SoS RARE Thermodynamics Workshop

Participants in the SoS RARE thermodynamics workshop. Copyright Sam Broom-Fendley.

On the 18th and 19th January 2016, the University of Leeds hosted the first SoS RARE workshop on the Thermodynamics of Rare Earth Element (REE) Systems. These two thermodynamics-themed days brought together geologists, chemists, physicists and chemical engineers. Altogether, there were 41 researchers from 13 different universities (UK, Germany, Canada, USA), 2 UK institutions (British Geological Survey and Nuclear Decommissioning Authority) and 1 commercial organisation (UIT Dresden). View the programme for the workshop.

The first day began with an overview of the SoS RARE project itself from Frances Wall (Camborne School of Mines). This was followed by a brief introduction to thermodynamics and databases, and their application to geological problems, by Bruce Yardley (University of Leeds), to slowly warm up the proceedings. The rest of the meeting focussed on fundamental thermodynamics and on two applications: REE speciation and transport in ore fluids and REE minerals processing.

The morning of the first day continued with Willy William-Jones, McGill University who presented on the experimental constraints on hydrothermal transport and deposition of REE, and Alex Navrostky, University of California, Davis, who introduced the state of understanding of thermodynamics of REE minerals and talked about the related work of the Critical Metals Institute (CMI) in the USA. This was followed in the afternoon by an introduction to computer simulations of REE (Stephen Stackhouse, University of Leeds) and an explanation of the current state of play in their application to hydrothermal systems from David Sherman, University of Bristol. The final presentation of the day was on REE solubility and speciation in high-temperature fluids, from Marion Louvel, University of Bristol, and this was followed by a wide-ranging discussion session. The coming together of experimentalists, field geologists and modellers allowed each community to understand the challenges and constraints of the other, and areas where they can work together to be defined. It was highlighted that factors such as pH, temperature, ligand chemistry and concentration influence REE transport and deposition, and these are not all independent variables in natural systems.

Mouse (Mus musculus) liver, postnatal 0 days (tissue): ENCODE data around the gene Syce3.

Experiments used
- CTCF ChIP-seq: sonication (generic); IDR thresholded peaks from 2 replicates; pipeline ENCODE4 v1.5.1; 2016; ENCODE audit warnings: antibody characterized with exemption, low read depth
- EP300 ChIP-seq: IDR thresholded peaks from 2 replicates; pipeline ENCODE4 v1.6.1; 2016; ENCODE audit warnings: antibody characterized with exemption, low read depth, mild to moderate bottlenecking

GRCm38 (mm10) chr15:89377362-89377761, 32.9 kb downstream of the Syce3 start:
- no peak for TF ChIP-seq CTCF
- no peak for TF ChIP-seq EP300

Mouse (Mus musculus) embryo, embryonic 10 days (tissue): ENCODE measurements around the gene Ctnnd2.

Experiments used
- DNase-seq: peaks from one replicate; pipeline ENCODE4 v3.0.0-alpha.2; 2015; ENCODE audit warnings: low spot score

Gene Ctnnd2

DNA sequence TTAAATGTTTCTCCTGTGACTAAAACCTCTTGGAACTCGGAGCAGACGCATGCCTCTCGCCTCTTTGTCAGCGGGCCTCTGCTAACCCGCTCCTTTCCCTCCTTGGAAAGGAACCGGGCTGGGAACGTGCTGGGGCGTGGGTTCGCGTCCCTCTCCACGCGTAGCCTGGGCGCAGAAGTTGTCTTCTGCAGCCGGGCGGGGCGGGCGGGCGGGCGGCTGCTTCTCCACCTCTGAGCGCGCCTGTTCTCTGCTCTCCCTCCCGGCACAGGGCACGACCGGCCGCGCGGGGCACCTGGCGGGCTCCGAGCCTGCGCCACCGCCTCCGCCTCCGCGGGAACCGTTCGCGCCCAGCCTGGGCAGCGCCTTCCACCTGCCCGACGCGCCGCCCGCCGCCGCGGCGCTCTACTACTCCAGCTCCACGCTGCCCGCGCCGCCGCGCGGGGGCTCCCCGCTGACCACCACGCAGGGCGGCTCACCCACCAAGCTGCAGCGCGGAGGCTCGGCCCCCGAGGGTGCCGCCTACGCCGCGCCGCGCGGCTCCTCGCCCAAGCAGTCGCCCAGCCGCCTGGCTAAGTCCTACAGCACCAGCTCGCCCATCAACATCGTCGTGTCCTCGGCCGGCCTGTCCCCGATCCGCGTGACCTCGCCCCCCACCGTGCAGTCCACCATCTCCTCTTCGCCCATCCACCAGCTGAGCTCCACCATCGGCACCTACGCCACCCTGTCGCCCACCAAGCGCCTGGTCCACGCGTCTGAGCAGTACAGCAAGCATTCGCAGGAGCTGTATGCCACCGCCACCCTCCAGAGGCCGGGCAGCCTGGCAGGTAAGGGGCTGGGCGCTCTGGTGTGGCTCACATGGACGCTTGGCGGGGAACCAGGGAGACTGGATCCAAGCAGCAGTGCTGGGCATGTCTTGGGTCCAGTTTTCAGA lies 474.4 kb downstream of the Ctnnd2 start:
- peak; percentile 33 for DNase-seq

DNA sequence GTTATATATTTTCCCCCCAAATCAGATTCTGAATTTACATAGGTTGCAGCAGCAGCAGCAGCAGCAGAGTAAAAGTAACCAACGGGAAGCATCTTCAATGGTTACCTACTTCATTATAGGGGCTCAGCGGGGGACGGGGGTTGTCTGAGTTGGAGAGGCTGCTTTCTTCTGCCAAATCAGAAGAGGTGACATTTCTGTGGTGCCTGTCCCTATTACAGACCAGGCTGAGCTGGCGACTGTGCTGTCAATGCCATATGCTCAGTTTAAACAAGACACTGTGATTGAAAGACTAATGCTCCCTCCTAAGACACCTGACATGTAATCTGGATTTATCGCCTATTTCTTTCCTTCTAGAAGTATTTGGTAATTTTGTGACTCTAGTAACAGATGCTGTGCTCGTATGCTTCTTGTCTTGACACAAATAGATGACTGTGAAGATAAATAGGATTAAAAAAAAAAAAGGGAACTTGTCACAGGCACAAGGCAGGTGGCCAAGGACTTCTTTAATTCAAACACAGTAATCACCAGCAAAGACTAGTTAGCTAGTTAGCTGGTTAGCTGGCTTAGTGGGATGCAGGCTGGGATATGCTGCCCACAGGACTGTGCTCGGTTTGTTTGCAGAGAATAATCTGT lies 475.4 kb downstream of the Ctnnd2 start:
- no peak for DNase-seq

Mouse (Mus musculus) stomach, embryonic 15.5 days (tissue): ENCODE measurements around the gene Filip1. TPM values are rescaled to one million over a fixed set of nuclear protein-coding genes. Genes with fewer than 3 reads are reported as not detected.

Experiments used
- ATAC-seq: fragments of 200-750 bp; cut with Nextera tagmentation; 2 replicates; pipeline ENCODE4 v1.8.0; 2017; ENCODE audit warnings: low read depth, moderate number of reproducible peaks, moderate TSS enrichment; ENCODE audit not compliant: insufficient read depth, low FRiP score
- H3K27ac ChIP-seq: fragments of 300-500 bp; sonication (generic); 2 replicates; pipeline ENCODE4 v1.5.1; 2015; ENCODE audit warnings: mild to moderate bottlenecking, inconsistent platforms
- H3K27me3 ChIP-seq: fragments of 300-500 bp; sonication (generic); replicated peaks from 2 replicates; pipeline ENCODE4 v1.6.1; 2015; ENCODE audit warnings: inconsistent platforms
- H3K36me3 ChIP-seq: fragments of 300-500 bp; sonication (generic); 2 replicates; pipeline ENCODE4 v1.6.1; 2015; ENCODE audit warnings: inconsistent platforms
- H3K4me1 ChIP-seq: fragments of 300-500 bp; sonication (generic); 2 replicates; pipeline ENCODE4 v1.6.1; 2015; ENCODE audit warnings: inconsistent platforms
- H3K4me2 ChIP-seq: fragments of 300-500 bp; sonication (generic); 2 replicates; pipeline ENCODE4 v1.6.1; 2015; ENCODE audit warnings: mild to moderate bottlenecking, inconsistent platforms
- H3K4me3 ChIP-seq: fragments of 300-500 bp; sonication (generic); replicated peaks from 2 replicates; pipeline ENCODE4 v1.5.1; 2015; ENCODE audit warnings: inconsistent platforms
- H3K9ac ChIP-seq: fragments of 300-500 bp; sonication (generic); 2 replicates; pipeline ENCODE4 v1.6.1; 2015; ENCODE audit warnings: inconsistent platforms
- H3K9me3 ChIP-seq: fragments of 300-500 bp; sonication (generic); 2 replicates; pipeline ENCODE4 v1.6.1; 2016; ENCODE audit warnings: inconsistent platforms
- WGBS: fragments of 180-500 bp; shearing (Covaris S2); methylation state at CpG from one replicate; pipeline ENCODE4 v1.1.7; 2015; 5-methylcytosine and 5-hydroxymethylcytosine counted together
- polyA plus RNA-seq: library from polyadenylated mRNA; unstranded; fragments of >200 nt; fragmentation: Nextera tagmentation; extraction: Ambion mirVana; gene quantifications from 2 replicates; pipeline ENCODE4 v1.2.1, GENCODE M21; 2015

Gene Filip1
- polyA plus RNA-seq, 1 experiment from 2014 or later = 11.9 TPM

The second day started with an overview of REE in natural systems from Reto Giere, University of Pennsylvania, which emphasised natural settings in which REE and other, normally immobile elements can be concentrated by hydrothermal processes. This was followed by an introduction to REE recycling from Andrew Masters, University of Manchester, representing an EPSRC consortium looking at complementary aspects of REE. Two aspects of REE mineral processing were discussed: acid-base extraction (Animesh Jha, University of Leeds) and ionic liquids (Andy Abott, University of Leicester). Hydrochemistry and process simulation, based on existing REE thermodynamic values was discussed (Harald Kalka, UIT, Dresden) who emphasised that market demand for REE governs the processing technique.

At the end of the day the discussion focussed on the way forward and included the proposed organisation of a thermodynamic summer school for PhD students and Post-docs, and the development of a REE thermodynamic database. It was agreed that xenotime and bastnäsite are the most important REE-minerals, needing to be studied. Overall, it was clear that researchers who produce thermodynamics data and researchers that use it need to collaborate with one another, in order to ensure that both groups focus on aims which are achievable and maximise our understanding of REE behaviour.

It would not be a conference in Leeds without a curry for the conference dinner. It is always a good opportunity to socialise and network in a more informal setting.

It was the first themed workshop organised by the SoS RARE group. As a first year PhD student, workshops can sometimes be rather intimidating. The breakout sessions are probably the most threatening, as sharing ideas in front of an audience can be quite scary, but we were made to feel comfortable and encouraged to participate. Overall, the experience was very beneficial for the students and we are now looking forward to attending the next workshop.

Delia Cangelosi and Sebastien Lectez 15 February 2016


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